In the waning days of 2018, Judge Reed C. O'Connor of the Northern District of Texas sent shockwaves through the American health care industry by his decision in Texas v. United States. On the Friday before Christmas, Judge O’Connor found the individual mandate unconstitutional and inseverable from the remainder of the Patient Protection and Affordable Care Act. But the decision has limited immediate effects.
Any lingering questions on the ACA’s current status subsided on Sunday, December 30, when Judge O’Connor agreed to formally stay his earlier ruling while plaintiffs appealed to the US Court of Appeals for the Fifth Circuit and stayed the remainder of the case, which he had not yet ruled on, pending appellate review.
Summary Judgment Order Invalidating ACA
The underlying challenge to the ACA was filed by a coalition of two individuals, two governors, and 20 states, including Alabama, Arizona, Arkansas, Florida, Georgia, Indiana, Kansas, Louisiana, Mississippi, Missouri, Nebraska, North Dakota, South Carolina, South Dakota, Tennessee, Texas, Utah, West Virginia, and Wisconsin. The Trump administration declined to defend the law. Sixteen states, led by California Attorney General Xavier Becerra, joined the lawsuit as intervenor-defendants.
In a 55-page opinion issued on December 14, the Texas district court granted summary judgment on Count I of plaintiffs’ complaint, based on the finding that the individual mandate could no longer be fairly read as an exercise of Congress’s Tax Power following the reduction of the individual mandate’s tax penalty to $0 by the Tax Cuts and Jobs Act of 2017 (TCJA). Judge O’Connor explained that the mandate itself was only permissible under Congress’s taxing power. Since the TCJA eliminated the tax, the mandate could no longer be supported by any of Congress’s constitutional authority and therefore was not valid.
The Texas court also determined that the individual mandate is so interwoven with the ACA, that it cannot be separated. Jude O’Connor reasoned:
That requirement—the Individual Mandate—was essential to the ACA's architecture. Congress intended it to place the Act's myriad parts in perfect tension. Without it, Congress and the Supreme Court have stated, that architectural design fails.… …
Yet the parties focus on particular provisions. It is like watching a slow game of Jenga, each party poking at a different provision to see if the ACA falls. Meanwhile, Congress was explicit: The Individual Mandate is essential to the ACA, and that essentiality requires the mandate to work together with the Act's other provisions.
On those grounds, the federal court declared the entire ACA unconstitutional. However, Judge O’Connor did not enjoin the law or direct the Trump administration to dismantle it.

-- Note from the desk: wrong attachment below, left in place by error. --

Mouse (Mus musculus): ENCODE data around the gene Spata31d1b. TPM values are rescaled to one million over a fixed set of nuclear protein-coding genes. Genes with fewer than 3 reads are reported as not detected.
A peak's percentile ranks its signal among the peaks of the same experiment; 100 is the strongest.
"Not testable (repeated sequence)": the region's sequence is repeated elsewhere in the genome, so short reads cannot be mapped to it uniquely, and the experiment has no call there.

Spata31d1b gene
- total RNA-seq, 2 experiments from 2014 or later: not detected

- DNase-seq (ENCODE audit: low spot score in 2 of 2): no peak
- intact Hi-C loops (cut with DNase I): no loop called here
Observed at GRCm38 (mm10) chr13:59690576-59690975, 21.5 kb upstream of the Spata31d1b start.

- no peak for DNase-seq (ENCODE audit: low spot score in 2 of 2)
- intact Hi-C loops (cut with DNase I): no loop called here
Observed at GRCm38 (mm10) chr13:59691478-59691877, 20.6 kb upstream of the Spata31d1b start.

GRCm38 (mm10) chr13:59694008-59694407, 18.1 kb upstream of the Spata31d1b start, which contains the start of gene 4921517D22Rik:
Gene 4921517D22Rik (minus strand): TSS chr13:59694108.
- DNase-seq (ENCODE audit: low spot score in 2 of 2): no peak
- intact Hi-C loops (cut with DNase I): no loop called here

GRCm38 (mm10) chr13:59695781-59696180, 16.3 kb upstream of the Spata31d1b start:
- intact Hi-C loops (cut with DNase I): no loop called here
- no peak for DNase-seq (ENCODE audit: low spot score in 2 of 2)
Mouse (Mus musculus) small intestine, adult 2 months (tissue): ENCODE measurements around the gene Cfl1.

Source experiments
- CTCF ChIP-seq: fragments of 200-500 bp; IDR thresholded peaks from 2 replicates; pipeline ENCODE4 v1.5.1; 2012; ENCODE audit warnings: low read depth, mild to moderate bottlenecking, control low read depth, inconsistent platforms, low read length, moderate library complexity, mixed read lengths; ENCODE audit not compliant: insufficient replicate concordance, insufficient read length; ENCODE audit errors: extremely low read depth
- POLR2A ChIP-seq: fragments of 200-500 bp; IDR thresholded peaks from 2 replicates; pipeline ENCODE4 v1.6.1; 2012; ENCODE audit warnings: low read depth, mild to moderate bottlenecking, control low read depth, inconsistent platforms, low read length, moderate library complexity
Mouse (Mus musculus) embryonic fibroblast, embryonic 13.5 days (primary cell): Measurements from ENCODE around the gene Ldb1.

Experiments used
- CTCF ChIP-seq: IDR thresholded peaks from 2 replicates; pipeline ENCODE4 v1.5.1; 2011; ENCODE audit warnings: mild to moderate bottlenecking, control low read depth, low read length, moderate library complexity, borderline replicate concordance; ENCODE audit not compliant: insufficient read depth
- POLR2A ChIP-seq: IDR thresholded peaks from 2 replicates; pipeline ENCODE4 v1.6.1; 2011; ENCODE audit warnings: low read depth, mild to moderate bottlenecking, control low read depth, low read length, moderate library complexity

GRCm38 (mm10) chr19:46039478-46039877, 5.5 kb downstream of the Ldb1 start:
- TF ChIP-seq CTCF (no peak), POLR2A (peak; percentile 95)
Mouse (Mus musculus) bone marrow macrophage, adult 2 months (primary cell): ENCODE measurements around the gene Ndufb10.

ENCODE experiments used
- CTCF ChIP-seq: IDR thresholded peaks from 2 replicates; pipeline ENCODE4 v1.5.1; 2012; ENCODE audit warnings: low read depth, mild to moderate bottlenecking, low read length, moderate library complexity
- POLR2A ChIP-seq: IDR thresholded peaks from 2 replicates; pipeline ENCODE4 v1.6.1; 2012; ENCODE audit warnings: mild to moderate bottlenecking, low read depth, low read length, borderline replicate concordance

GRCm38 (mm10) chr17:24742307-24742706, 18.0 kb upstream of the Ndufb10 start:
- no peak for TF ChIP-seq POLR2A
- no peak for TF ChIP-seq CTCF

December 14 Order is Stayed During Pendency of Appeal
Three days after the ruling, the intervenor-defendants moved to have the court clarify whether its December 14 order is immediately binding on the parties, and to stay or certify the order for appeal. After expedited briefing on the issue, on December 30, the district court granted the intervenor-defendant’s requests.
In a 30-page opinion, the court issued final judgment on the December 14 order declaring the individual mandate unconstitutional and inseverable. Judge O’Connor also agreed to stay the December 14 ruling “because many everyday Americans would otherwise face great uncertainty during the pendency of appeal.”
On New Year’s Eve, the court also entered a separate order to stay the remainder of the case and administratively close the case. The case now moves on to the Fifth Circuit.
Next Steps and Implications for the Stakeholders
Judge O’Connor’s order declaring the entire 2,700 page federal law invalid raises significant uncertainty for the ACA's viability. The Obama administration’s signature health care legislation now rests on the federal judiciary. On January 3, the US House of Representatives filed a motion to join the appeal of Judge O’Connor’s order "as soon as a docket number exists that would permit it to do so."
But the ruling has no immediate effects for stakeholders. Although plaintiffs had sought an injunction, the court did not enjoin the ACA. In the days following the December 14 ruling, HHS publicly stated that it “will continue administering and enforcing all aspects of the ACA as it had before the court issued its decision,” and that the “decision does not require that HHS make any changes to any of the ACA programs it administers or its enforcement of any portion of the ACA at this time."
Review of the case by the Fifth Circuit will take some time to play out. On January 3, the intervenor-defendants formally filed their appeal. The key issue on appeal will likely be whether the individual mandate can be severed from the rest of the ACA. The case could also potentially be further appealed to the US Supreme Court.